According to most media outlets, especially the spectacle of cable news, the best way to judge a political debate seems to be tantamount to judging a beauty pageant or American Idol contest without the musical talent evaluations. It’s all about presentation, facial expressions, what one is doing while the other is speaking, “looking presidential.” Numerous pundits have advised viewers to best take in the debate with their volume off.… [Read more]
With the recent attacks on American and Western embassies across the Muslim world, most of the narratives in the mainstream media have been focused on conflict between the West and the “Muslim world.” Yet, this exaggerated conflict is often given precedence over another trending clash in the Middle East—one with more serious ramifications for the region.… [Read more]
President Obama ended the war in Iraq and is ending the war in Afghanistan on schedule. The overall threat from Al-Qaeda has been greatly diminished; Osama bin Laden is dead as is Muammar Gaddafi, both taken out on Barack Obama’s watch. This past week the second in command of Al-Qaeda in Yemen was believed to have been killed.… [Read more]
Too often our political dialogue devolves into a Manichean division of extremes. Yet the world and its various issues and conflicts are often much more nuanced and complicated than all that, especially in the realm of foreign policy.
Which brings me to Charles Fisher’s post from last week, “The Case Against Iran.” While there was much I agreed with in this article, there are also many key things that Fisher just gets wrong.… [Read more]
Lately it seems that a war between Iran and Israel is nothing but inevitable, and by proxy of alliance it would mean the U.S. would extend its military hand in aid of Israel, if not declaring an all out war on Iran itself.
Iran, who has a notorious record of supporting the radical Shia organization Hezbollah (who is a known terrorist clique), has been at odds with the United States since the Iranian revolution of 1979 when the Shah of Iran was forced to flee the country, which subsequently transitioned Iran into the Islamic republic we know and love today.… [Read more]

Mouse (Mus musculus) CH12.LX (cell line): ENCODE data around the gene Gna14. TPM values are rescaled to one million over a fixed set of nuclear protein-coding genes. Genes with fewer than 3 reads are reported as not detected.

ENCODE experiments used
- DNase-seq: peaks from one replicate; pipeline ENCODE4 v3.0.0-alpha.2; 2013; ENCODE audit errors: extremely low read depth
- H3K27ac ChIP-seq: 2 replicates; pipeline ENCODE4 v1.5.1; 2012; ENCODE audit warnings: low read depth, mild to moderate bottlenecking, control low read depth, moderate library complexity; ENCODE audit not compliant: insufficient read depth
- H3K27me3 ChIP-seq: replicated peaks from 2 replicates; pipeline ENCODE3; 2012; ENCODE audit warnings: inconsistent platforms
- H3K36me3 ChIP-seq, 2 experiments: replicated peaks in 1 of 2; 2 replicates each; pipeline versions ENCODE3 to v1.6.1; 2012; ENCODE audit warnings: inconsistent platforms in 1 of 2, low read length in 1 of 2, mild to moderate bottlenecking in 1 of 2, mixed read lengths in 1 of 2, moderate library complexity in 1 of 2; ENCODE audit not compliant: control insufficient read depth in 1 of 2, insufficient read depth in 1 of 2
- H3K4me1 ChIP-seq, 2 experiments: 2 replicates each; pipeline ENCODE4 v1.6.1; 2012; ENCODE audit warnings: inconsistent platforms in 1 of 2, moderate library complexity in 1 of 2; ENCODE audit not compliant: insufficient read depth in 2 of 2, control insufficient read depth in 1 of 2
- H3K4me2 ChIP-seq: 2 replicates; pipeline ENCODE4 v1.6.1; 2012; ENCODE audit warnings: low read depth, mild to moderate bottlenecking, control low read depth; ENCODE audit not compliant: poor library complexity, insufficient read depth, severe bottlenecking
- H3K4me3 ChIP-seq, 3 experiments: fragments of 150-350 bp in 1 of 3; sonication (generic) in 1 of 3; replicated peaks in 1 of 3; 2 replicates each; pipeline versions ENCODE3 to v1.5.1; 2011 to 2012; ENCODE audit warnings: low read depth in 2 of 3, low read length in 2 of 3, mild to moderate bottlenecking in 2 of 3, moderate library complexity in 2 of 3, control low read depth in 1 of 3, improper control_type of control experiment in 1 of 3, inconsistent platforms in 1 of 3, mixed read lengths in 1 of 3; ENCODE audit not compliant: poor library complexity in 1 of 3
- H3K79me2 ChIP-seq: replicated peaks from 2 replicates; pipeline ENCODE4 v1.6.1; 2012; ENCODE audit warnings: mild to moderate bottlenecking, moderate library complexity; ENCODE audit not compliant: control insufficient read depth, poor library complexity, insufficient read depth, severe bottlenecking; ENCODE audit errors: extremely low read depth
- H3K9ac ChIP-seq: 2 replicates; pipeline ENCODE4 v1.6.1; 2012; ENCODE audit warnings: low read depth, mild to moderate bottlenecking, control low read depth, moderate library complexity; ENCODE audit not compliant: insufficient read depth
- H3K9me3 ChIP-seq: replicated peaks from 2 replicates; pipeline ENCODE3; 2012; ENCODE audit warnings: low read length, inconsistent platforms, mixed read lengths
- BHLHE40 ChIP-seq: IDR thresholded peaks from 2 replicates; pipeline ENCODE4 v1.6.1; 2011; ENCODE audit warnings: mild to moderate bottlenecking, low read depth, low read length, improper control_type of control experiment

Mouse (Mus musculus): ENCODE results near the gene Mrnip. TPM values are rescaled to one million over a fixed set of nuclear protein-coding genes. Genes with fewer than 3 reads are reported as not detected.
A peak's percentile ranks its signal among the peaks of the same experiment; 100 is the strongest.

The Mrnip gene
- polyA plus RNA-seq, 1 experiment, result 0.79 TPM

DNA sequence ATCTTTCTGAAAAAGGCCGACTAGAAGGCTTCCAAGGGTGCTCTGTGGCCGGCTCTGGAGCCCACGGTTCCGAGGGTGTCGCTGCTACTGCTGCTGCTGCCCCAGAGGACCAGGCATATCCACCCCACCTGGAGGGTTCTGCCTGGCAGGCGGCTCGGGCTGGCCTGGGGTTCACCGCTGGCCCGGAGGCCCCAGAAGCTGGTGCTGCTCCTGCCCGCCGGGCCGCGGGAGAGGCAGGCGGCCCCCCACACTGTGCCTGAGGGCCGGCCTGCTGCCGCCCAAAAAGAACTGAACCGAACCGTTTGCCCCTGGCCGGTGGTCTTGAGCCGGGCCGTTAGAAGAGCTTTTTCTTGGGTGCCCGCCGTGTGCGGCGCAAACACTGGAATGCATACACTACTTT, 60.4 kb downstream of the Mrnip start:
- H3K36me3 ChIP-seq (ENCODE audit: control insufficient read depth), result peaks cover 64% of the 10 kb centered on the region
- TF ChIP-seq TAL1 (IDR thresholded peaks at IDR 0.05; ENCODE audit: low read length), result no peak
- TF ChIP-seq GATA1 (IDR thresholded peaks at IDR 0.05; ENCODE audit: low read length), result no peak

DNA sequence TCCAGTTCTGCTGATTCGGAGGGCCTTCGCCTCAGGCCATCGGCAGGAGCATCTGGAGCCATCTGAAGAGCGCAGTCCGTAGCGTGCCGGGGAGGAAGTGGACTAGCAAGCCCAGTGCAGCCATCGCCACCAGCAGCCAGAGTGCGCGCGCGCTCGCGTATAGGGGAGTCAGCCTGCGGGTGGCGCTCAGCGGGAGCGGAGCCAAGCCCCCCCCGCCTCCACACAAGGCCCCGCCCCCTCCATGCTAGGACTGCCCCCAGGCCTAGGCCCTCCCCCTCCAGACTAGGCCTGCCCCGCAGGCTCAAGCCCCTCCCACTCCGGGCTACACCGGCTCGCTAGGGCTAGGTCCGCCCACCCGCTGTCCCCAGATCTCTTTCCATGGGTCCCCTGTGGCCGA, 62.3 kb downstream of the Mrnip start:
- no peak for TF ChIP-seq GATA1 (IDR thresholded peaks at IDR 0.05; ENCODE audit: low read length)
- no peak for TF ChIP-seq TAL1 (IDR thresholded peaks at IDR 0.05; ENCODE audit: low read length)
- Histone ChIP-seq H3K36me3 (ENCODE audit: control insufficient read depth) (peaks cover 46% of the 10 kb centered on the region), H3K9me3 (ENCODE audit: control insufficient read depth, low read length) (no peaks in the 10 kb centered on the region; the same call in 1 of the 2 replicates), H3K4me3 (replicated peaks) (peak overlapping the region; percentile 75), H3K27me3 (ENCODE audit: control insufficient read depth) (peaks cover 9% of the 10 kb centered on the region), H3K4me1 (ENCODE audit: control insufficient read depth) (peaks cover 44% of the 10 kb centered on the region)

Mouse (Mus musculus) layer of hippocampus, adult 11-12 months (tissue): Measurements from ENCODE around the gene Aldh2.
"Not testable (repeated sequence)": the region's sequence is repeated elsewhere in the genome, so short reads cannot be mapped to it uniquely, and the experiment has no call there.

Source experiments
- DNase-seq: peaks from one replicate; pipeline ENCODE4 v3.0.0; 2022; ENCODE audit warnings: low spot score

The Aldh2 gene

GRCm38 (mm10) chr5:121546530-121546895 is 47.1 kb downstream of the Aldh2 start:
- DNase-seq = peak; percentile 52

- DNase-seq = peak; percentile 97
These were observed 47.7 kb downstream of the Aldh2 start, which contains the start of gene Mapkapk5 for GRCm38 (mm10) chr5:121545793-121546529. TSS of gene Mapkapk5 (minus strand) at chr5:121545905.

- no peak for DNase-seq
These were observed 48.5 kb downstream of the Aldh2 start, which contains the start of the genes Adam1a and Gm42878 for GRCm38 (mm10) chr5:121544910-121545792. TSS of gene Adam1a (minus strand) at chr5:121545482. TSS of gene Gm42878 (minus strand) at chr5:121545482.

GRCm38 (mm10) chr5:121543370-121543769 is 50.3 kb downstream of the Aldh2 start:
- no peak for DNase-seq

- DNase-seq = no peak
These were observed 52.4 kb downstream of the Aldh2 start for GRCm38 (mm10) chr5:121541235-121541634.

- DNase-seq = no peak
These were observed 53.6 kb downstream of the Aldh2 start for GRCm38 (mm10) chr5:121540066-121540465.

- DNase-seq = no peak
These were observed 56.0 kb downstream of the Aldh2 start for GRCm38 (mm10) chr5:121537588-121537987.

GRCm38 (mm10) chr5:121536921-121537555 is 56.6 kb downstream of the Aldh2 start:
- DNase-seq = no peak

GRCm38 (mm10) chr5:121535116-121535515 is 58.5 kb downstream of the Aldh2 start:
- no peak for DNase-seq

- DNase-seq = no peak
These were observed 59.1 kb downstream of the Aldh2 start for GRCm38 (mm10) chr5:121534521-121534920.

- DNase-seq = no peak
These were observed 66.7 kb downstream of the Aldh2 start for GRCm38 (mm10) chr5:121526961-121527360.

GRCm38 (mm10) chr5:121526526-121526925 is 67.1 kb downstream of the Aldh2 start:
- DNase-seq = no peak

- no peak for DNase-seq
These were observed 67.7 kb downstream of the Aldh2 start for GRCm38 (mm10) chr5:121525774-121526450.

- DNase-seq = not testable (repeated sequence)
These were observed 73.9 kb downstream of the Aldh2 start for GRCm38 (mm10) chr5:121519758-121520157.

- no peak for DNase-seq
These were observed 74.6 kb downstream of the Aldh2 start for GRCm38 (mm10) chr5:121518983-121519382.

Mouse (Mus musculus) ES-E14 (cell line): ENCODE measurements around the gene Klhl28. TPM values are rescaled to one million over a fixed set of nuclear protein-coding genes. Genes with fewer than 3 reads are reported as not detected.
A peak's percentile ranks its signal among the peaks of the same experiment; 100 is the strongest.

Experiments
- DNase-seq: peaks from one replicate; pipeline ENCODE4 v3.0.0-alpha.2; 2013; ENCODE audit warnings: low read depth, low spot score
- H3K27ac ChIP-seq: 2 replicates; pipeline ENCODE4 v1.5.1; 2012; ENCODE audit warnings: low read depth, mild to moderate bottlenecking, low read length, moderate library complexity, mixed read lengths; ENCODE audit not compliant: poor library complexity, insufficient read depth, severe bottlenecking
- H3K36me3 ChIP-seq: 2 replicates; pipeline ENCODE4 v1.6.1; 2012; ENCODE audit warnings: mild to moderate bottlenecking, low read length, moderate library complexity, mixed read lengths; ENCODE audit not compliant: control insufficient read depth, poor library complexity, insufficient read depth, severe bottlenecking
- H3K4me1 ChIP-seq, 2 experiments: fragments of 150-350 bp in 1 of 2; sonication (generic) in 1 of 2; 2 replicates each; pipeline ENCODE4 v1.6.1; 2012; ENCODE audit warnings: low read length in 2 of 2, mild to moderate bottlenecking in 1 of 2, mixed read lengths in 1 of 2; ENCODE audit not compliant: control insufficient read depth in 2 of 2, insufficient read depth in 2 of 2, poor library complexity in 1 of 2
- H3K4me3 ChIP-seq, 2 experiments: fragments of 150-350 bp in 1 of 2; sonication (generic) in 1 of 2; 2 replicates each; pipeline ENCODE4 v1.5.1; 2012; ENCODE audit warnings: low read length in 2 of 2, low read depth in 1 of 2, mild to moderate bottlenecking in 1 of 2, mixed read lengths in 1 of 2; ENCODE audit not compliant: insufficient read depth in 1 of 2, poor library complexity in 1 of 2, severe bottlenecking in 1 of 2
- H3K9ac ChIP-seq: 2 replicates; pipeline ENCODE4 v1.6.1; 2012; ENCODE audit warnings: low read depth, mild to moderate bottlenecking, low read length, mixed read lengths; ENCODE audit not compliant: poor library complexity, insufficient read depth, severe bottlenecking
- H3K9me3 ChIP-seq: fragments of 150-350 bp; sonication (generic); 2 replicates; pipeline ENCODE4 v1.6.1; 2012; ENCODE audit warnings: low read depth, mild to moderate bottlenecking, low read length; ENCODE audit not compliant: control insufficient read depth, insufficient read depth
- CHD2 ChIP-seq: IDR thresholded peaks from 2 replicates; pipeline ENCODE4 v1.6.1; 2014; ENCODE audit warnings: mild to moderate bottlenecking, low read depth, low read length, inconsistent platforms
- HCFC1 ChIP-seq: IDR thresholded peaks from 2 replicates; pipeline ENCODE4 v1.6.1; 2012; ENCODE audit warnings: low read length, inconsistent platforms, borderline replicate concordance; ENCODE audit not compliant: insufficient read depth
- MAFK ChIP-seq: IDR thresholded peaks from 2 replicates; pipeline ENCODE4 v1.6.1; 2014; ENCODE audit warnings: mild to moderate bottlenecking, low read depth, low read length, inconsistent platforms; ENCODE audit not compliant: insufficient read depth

Although the 2012 presidential campaign may still be in its early stages, one thing is clear: foreign policy is not the Republican Party’s strong suit this year. Not only are the party’s overall views on foreign policy disjointed and incoherent (as opposed to the 2004 election where the party was mostly united in a strong hawkish, neoconservative philosophy) but its candidate himself, Mitt Romney, is both inexperienced in and, as can be more clearly gleaned from his recent world travels, uneducated about the international arena.… [Read more]
Hey remember Iraq? The mainstream media does on occasion.
It’s funny how a country which once dominated the mainstream media airways only a few years ago is barely mentioned nowadays. One story that did get substantial play this week was the fact that Monday was Iraq’s deadliest day of this year, with mainly Al Qaeda in Mesopotamia (AQM) orchestrated attacks reverberating around the country leaving 116 dead.… [Read more]
There’s one thing I have to give Scottish economic historian Niall Ferguson: he’s honest and straight-forward in his views in support of the American empire, recommending that the U.S. take on an expanded liberal imperialist role worldwide. I don’t agree with these policy prescriptions. But again, at least he’s honest about it.
Condoleezza Rice and many on the neoconservative front, however, are not so much.… [Read more]
Hopefully, all of you enjoyed this Memorial Day weekend. It is appropriate to take a moment to give thanks and honor those who gave the ultimate sacrifice so that we as a nation can pursue liberty as we know it today. It may not be perfect but what we have is due, in great measure, to our military.… [Read more]
“In the title of my talk on a world without war, I have posed two questions: is it desirable? And, is it feasible? After the many millions of lives lost in the two World Wars of the last century, a world without war is assuredly most desirable…not only is a war-free world desirable; it is now necessary, it is essential, if humankind is to survive…humankind has acquired the technical means to destroy its own species and to accomplish this, deliberately or inadvertently, in a single action.… [Read more]